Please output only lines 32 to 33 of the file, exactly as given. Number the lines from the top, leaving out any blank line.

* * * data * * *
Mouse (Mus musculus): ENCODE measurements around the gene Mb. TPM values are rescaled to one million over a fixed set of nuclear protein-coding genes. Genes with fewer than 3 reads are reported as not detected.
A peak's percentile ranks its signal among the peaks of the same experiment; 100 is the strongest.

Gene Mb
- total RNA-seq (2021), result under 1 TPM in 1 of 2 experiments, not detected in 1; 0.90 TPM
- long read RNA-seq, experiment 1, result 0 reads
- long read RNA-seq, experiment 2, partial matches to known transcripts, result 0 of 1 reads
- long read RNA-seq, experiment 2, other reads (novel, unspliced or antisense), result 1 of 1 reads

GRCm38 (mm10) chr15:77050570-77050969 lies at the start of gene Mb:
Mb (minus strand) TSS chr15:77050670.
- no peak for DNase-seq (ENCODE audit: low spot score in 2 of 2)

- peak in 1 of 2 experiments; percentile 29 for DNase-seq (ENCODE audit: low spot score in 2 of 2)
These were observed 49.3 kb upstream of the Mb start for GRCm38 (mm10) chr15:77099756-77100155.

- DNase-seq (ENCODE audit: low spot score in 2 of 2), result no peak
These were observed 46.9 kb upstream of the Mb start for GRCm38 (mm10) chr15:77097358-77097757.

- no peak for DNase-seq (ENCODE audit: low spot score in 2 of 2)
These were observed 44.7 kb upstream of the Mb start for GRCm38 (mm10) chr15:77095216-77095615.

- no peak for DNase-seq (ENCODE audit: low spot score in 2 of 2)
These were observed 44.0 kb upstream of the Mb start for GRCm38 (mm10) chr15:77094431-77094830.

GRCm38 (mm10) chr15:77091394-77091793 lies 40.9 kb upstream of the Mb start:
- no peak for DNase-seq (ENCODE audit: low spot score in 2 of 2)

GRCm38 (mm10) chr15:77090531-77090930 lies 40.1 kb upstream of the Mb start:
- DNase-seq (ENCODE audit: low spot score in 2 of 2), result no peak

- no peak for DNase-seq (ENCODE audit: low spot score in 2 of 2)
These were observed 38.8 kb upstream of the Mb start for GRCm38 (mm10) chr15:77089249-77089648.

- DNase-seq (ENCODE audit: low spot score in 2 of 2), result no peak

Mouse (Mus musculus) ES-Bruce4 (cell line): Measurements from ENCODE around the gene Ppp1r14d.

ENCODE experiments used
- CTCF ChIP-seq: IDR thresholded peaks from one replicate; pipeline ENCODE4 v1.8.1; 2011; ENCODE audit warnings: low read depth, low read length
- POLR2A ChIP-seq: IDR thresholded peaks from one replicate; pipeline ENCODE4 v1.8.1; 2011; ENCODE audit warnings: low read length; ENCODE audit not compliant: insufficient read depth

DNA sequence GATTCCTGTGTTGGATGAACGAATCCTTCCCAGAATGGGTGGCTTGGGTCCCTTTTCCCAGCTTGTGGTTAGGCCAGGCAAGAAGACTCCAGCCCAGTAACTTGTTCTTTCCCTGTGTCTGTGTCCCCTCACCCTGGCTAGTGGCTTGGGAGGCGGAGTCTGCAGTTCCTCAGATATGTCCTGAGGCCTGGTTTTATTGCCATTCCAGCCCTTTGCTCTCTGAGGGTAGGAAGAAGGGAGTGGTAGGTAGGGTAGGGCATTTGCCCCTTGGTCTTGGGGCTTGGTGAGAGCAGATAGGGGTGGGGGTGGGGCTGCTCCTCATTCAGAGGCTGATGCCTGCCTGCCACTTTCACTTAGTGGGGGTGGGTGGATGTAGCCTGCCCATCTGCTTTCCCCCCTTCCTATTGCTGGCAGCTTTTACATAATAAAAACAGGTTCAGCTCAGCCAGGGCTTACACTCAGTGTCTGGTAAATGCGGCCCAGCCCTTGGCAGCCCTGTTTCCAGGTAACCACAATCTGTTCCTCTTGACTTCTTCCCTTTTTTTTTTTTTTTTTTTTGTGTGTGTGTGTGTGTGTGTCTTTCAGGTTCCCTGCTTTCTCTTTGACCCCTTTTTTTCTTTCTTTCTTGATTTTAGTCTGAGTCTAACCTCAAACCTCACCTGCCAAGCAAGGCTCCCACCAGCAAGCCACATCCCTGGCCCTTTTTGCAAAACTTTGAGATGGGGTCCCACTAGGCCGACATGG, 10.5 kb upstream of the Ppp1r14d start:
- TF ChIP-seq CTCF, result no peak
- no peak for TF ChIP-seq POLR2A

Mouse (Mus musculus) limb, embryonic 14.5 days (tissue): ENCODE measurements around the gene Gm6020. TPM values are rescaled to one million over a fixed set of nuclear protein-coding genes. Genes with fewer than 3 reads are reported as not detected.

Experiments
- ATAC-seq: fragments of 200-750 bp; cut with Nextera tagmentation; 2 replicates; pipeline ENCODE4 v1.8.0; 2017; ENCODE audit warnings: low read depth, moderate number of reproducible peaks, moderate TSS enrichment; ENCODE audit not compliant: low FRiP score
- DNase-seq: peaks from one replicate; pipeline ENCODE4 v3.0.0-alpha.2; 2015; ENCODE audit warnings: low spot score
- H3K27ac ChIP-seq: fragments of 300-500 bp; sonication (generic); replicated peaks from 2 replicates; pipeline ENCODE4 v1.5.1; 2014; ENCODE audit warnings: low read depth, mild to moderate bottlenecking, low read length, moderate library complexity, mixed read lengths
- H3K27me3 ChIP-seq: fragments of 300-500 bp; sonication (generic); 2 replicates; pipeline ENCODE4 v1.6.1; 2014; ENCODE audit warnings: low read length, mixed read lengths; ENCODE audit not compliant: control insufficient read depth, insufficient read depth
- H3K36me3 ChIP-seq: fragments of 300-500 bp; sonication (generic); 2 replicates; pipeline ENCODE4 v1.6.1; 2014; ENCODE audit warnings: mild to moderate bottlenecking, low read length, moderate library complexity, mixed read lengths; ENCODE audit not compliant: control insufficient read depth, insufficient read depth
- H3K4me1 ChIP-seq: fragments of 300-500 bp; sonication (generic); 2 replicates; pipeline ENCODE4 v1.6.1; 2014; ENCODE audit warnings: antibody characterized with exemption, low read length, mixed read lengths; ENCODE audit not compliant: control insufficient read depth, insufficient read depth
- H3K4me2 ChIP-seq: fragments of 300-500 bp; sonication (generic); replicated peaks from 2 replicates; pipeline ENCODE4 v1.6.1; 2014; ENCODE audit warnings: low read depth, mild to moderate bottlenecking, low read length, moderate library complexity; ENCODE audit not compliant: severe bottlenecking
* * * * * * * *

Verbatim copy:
- no peak for TF ChIP-seq POLR2A

Mouse (Mus musculus) limb, embryonic 14.5 days (tissue): ENCODE measurements around the gene Gm6020. TPM values are rescaled to one million over a fixed set of nuclear protein-coding genes. Genes with fewer than 3 reads are reported as not detected.